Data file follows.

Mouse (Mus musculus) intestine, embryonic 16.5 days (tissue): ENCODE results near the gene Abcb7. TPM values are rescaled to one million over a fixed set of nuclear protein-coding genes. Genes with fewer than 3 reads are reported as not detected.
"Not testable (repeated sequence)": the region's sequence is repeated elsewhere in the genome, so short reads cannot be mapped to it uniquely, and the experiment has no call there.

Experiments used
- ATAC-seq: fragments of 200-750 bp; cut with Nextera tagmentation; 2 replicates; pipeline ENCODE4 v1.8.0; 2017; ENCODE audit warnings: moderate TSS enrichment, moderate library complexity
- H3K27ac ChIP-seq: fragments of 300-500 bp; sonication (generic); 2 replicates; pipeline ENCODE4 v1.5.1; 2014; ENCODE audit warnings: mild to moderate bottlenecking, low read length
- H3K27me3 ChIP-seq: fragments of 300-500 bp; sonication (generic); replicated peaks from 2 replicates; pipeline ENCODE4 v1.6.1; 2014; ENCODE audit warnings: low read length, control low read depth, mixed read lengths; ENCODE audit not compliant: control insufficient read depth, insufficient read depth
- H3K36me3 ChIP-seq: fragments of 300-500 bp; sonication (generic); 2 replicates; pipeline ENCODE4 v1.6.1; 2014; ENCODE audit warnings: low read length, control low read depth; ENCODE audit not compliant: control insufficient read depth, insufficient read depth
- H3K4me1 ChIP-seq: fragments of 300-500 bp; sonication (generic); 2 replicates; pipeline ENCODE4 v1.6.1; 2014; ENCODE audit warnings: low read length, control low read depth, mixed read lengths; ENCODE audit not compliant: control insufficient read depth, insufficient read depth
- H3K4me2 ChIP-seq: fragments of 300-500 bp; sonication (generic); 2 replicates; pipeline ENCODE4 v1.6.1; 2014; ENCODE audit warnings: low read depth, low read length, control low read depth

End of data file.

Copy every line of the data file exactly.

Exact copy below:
Mouse (Mus musculus) intestine, embryonic 16.5 days (tissue): ENCODE results near the gene Abcb7. TPM values are rescaled to one million over a fixed set of nuclear protein-coding genes. Genes with fewer than 3 reads are reported as not detected.
"Not testable (repeated sequence)": the region's sequence is repeated elsewhere in the genome, so short reads cannot be mapped to it uniquely, and the experiment has no call there.

Experiments used
- ATAC-seq: fragments of 200-750 bp; cut with Nextera tagmentation; 2 replicates; pipeline ENCODE4 v1.8.0; 2017; ENCODE audit warnings: moderate TSS enrichment, moderate library complexity
- H3K27ac ChIP-seq: fragments of 300-500 bp; sonication (generic); 2 replicates; pipeline ENCODE4 v1.5.1; 2014; ENCODE audit warnings: mild to moderate bottlenecking, low read length
- H3K27me3 ChIP-seq: fragments of 300-500 bp; sonication (generic); replicated peaks from 2 replicates; pipeline ENCODE4 v1.6.1; 2014; ENCODE audit warnings: low read length, control low read depth, mixed read lengths; ENCODE audit not compliant: control insufficient read depth, insufficient read depth
- H3K36me3 ChIP-seq: fragments of 300-500 bp; sonication (generic); 2 replicates; pipeline ENCODE4 v1.6.1; 2014; ENCODE audit warnings: low read length, control low read depth; ENCODE audit not compliant: control insufficient read depth, insufficient read depth
- H3K4me1 ChIP-seq: fragments of 300-500 bp; sonication (generic); 2 replicates; pipeline ENCODE4 v1.6.1; 2014; ENCODE audit warnings: low read length, control low read depth, mixed read lengths; ENCODE audit not compliant: control insufficient read depth, insufficient read depth
- H3K4me2 ChIP-seq: fragments of 300-500 bp; sonication (generic); 2 replicates; pipeline ENCODE4 v1.6.1; 2014; ENCODE audit warnings: low read depth, low read length, control low read depth